Upstart candidates and 2020 presidential hopefuls alike are putting the perennially ignored issue at the top of the agenda

Housing is an urgent but typically unsexy issue. It rarely, if ever, pops up in campaign debates or flashy political events. Yet that may be starting to change. While Bunkeddeko and Ing didn’t win their primaries, 29-year-old Alexandria Ocasio-Cortez, whose platform included calling housing a human right, did, toppling New York Representative Joseph Crowley, who has been in Congress for nearly two decades and hadn’t faced a primary challenger since 2004. As America’s housing crisis has become more acute—nearly half of renters are spending more than what’s considered affordable on the roof over their heads, and over half a million people are homeless every night—young candidates like Bunkeddeko, Ing, and Ocasio-Cortez have seized on the issue as they’ve run for office this year.

Their embrace of the issue is shared by some elected officials already in Congress, with prominent members—including several seemingly contemplating White House runs in 2020—recently unveiling a variety of ambitious plans to tackle the housing crisis. Senator Elizabeth Warren has put forward perhaps the biggest and boldest recent plan, what she’s calling the American Housing and Economic Mobility Act. The bill would have the federal government invest hundreds of billions of dollars in building up to 3.2 million new housing units. Compare that to, say, the 1.1 million existing units of public housing, or the 2.3 million affordable-housing units created between 1987 and 2016 through the largest federal tax program. She calls on a number of financing vehicles to get there, including the Housing Trust Fund—which was created in 2008 to fund affordable-housing projects across the country, but has still mostly been left empty—funding streams specifically for rural and tribal areas, and a brand new Middle-Class Housing Emergency Fund. “The rising cost of housing affects almost everyone,” she said. “This is a crisis—and all levels of government need to work together to address it.”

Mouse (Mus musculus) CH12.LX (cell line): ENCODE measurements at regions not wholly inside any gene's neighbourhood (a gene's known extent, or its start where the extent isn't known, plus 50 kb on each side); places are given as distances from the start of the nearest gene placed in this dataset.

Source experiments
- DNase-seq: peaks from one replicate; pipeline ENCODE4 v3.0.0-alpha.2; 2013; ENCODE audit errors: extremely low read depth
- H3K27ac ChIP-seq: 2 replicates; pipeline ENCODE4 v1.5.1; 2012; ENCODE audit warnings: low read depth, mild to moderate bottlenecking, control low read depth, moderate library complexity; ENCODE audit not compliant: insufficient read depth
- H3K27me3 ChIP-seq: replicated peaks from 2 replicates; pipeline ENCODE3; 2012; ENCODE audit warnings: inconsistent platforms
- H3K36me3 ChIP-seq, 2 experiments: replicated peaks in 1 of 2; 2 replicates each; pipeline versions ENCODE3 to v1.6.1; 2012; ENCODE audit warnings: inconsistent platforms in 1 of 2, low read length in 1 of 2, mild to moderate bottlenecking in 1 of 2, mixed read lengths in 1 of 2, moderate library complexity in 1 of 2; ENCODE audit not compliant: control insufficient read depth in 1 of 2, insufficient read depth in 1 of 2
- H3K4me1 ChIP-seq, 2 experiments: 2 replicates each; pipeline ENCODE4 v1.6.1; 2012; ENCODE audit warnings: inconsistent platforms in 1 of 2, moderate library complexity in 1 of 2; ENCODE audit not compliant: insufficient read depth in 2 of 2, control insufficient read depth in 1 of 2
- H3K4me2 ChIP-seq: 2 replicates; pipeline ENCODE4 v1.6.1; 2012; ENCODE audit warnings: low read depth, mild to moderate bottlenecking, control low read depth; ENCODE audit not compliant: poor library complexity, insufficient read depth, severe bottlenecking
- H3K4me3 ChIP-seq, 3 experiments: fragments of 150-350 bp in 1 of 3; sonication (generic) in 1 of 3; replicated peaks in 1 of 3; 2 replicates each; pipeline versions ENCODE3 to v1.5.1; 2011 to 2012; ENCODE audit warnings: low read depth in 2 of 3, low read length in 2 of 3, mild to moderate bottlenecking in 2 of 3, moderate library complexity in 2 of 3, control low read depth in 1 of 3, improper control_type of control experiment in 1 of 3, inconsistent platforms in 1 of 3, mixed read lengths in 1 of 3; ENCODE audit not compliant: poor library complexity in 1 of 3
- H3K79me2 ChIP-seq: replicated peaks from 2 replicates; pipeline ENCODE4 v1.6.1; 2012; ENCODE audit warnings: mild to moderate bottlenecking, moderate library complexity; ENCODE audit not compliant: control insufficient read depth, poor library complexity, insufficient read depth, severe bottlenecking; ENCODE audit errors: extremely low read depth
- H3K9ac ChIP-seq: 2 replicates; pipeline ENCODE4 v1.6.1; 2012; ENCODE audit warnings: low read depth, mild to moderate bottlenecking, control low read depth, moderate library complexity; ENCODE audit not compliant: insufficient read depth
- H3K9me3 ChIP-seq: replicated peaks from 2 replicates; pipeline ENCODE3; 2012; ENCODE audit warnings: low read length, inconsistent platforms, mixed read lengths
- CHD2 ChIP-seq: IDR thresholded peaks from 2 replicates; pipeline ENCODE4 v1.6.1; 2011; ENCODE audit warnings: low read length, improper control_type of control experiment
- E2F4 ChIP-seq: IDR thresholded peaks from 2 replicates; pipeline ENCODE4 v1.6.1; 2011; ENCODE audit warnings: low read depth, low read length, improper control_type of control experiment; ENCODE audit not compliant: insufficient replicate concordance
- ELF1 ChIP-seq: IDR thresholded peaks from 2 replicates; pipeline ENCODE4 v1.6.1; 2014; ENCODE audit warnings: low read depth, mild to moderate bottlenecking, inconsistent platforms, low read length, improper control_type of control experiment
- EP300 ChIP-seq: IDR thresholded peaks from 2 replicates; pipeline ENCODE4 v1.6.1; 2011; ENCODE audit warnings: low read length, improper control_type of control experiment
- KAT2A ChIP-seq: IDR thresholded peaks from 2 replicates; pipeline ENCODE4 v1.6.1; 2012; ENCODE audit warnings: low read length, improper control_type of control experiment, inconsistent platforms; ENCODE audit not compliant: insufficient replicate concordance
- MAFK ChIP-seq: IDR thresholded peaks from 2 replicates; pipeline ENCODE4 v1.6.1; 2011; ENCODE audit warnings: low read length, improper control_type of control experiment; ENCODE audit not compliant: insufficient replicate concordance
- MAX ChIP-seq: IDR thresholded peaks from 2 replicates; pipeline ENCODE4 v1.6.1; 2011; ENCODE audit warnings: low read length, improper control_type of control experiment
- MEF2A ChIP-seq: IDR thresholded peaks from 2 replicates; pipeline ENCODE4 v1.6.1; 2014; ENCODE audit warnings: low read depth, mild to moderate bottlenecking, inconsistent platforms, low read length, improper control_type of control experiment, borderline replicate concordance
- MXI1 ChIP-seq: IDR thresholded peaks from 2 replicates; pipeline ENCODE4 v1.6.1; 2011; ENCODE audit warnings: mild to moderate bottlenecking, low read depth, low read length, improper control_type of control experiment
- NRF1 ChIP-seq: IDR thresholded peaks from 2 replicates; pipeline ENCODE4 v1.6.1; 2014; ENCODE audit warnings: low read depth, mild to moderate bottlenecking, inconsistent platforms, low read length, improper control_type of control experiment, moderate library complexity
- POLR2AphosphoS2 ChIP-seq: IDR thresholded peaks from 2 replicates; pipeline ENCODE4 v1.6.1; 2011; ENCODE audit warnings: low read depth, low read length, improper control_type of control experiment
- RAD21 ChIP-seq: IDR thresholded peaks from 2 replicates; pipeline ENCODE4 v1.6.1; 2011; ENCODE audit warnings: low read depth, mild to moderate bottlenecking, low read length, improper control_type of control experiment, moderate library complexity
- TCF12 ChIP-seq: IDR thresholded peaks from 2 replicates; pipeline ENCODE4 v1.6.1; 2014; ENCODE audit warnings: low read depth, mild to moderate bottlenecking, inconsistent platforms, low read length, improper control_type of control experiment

Warren’s bill would also dedicate $10 billion to a competitive federal grant for infrastructure projects that would only be available to local governments that change land-use restrictions that stymie the construction of new affordable housing. 


It’s no accident that the people introducing housing bills in Congress are also those rumored to be contemplating runs for the White House in 2020. “Voters would vote this issue far more than politicians give them credit for,” said Celinda Lake, president of political consulting firm Lake Research Partners. “The politics of this issue at every level are really 50 years behind.… The voters have been way, way ahead of the policy-makers and politicians.” That’s particularly true for two groups whose support Democratic presidential hopefuls will need: millennials, and the increasing number of people living in cities. Young people who would otherwise be expected to be buying houses are instead saddled with student debt and working precarious and low-wage jobs; one in five likely voters ages 18–34 support investing in public housing, compared to just 3 percent of those 35–64. And cities are becoming so crowded that housing prices keep rising beyond anything remotely affordable.

If the attention paid to housing in Congress and on the campaign trail is new, so is the scale of ambition. Warren describes rising cost of housing as “a drag on the whole economy.… The problem…is not only that it leaves less money for child care, retirement, and college savings, but also that it limits people’s ability to move to areas with better jobs and schools.” So she put forward an expansive plan, not an incremental one. “I wanted to introduce a bill that is as big as the problem we’re trying to solve. For generations, housing policy has failed working families—driving up prices and excluding whole communities from building strong economic futures,” she said. “The federal government must take responsibility for its failures and work to fix them.”